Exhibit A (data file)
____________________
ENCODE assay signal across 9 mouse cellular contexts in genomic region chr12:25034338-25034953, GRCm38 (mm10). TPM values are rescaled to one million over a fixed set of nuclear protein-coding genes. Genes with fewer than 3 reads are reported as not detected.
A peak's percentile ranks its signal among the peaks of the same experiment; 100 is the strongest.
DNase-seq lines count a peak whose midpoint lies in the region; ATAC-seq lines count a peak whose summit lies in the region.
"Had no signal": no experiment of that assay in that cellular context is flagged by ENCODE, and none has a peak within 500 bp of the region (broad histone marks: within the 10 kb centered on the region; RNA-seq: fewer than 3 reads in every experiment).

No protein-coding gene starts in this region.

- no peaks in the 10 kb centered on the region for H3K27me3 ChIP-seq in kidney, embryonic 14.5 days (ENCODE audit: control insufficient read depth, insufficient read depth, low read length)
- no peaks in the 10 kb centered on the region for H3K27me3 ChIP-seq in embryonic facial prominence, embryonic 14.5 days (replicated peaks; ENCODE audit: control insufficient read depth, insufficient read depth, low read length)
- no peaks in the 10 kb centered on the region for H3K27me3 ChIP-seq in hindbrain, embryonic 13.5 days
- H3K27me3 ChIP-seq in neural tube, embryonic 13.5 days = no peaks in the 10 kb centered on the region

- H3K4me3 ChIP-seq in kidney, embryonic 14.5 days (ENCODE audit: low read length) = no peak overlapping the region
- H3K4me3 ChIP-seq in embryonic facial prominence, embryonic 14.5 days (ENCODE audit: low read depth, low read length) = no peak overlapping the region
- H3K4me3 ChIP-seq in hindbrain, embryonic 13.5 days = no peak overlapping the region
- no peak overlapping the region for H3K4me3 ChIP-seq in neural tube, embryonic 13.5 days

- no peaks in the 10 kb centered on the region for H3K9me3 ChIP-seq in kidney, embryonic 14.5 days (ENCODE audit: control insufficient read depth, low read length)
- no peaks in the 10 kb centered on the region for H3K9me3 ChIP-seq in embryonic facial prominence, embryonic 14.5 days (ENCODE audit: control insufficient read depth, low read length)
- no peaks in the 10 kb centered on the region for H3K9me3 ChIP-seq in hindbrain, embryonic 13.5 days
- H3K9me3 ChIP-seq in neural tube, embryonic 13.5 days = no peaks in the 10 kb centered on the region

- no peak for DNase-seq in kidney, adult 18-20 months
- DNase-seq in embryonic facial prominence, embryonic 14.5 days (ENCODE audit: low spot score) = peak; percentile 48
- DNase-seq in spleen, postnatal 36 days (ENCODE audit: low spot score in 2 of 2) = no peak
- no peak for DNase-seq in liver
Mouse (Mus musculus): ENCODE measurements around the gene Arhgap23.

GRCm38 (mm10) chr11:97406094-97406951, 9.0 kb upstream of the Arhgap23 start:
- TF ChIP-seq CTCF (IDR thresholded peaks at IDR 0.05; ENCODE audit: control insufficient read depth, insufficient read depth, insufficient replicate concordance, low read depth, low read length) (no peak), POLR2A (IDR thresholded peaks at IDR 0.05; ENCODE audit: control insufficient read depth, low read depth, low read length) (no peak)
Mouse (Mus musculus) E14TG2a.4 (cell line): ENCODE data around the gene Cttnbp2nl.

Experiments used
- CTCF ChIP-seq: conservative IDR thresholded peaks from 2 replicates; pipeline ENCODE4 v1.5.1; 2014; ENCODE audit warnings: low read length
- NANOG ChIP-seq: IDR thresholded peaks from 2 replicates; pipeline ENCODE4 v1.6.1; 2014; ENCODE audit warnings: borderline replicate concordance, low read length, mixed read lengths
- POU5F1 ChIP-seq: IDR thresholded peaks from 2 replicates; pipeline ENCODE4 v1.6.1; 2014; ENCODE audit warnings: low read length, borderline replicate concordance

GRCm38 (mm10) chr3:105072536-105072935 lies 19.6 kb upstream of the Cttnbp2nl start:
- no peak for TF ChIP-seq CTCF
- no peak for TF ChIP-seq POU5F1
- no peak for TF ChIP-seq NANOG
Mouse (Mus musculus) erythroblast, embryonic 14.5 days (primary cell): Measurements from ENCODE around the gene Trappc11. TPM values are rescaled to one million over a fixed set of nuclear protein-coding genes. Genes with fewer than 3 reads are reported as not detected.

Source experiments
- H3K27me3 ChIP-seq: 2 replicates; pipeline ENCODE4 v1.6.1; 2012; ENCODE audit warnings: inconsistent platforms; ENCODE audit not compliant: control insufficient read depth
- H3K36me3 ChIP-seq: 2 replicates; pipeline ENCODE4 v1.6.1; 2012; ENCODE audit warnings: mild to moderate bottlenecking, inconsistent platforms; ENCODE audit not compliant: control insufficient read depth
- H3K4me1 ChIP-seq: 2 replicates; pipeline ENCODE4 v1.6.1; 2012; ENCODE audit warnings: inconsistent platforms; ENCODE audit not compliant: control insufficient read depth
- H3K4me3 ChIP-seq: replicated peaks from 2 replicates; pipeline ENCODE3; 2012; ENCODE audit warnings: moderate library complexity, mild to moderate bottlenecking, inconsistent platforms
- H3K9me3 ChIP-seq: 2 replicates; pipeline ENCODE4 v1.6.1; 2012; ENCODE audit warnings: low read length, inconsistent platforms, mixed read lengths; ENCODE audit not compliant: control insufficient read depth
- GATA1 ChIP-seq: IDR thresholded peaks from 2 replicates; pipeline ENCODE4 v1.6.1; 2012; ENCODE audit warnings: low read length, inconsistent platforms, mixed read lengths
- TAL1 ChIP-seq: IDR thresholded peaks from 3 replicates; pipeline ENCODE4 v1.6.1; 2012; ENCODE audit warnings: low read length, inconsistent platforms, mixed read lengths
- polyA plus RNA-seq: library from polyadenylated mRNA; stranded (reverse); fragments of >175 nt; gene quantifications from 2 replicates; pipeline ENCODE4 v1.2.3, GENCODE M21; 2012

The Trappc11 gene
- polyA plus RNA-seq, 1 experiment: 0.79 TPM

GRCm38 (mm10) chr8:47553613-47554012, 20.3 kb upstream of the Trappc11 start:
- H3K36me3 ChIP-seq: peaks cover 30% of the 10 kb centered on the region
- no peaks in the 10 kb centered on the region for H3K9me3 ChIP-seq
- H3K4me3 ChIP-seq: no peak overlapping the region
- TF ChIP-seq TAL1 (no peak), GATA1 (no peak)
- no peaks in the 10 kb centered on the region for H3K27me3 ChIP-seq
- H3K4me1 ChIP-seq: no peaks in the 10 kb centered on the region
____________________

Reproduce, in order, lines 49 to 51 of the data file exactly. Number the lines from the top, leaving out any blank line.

- H3K4me3 ChIP-seq: no peak overlapping the region
- TF ChIP-seq TAL1 (no peak), GATA1 (no peak)
- no peaks in the 10 kb centered on the region for H3K27me3 ChIP-seq